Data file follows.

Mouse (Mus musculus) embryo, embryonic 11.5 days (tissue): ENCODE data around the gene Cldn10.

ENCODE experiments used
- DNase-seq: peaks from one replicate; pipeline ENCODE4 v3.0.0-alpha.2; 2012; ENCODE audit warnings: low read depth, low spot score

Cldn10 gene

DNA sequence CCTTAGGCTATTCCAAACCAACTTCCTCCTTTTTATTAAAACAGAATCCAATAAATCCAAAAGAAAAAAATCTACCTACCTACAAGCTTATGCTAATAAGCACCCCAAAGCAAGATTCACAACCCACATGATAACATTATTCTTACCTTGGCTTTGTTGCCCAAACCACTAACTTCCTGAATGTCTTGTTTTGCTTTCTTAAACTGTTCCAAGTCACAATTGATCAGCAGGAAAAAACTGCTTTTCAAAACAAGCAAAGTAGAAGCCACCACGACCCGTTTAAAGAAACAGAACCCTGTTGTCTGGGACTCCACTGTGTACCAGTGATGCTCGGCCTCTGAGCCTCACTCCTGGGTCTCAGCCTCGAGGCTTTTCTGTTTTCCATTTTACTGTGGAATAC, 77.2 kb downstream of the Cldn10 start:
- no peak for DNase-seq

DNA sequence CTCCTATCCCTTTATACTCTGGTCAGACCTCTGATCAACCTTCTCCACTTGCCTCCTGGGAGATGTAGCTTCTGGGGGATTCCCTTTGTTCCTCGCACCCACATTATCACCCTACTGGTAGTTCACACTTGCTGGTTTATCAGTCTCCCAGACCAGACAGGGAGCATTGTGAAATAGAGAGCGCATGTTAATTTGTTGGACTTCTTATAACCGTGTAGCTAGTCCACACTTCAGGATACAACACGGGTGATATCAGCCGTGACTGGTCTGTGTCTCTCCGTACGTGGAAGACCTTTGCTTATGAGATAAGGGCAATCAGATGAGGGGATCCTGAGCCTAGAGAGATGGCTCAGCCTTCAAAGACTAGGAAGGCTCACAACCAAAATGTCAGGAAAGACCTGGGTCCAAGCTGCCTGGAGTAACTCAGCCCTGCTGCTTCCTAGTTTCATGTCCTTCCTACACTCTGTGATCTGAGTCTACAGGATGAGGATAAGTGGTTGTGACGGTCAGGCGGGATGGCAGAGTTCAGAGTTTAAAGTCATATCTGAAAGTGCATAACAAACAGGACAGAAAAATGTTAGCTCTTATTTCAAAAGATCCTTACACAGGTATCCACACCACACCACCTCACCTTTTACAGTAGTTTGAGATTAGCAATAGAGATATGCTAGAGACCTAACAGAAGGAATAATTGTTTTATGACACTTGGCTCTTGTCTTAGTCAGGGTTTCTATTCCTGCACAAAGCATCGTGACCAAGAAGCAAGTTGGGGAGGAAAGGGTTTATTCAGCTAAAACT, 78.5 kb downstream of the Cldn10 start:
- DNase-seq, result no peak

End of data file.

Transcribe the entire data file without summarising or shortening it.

Mouse (Mus musculus) embryo, embryonic 11.5 days (tissue): ENCODE data around the gene Cldn10.

ENCODE experiments used
- DNase-seq: peaks from one replicate; pipeline ENCODE4 v3.0.0-alpha.2; 2012; ENCODE audit warnings: low read depth, low spot score

Cldn10 gene

DNA sequence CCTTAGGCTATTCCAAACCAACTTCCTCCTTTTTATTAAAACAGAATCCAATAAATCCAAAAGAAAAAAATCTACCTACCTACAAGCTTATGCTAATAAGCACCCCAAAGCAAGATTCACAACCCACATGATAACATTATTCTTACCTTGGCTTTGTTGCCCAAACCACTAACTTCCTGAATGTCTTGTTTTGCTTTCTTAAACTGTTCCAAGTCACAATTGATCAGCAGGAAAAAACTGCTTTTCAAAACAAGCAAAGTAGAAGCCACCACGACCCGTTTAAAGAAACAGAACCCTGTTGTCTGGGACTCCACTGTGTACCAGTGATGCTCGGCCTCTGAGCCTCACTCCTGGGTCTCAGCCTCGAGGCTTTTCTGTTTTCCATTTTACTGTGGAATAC, 77.2 kb downstream of the Cldn10 start:
- no peak for DNase-seq

DNA sequence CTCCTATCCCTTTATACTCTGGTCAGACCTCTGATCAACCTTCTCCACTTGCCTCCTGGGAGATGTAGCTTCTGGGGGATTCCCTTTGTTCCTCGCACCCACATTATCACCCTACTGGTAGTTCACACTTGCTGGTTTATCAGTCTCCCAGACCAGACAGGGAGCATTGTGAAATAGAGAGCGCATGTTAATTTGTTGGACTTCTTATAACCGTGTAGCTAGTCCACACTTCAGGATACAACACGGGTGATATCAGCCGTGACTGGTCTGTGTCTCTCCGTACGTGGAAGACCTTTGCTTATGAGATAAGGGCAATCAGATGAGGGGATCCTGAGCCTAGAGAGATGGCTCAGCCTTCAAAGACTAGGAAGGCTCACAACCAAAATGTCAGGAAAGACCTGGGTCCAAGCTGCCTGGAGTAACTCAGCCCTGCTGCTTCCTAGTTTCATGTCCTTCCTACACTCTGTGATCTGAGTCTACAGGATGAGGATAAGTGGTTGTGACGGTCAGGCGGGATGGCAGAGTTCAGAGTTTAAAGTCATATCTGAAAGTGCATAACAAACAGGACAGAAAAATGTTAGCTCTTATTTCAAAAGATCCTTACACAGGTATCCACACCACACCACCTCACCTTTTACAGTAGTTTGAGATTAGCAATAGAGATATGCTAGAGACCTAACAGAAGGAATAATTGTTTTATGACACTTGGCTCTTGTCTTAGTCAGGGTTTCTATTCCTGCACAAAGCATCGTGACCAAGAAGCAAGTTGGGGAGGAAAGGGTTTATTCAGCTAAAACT, 78.5 kb downstream of the Cldn10 start:
- DNase-seq, result no peak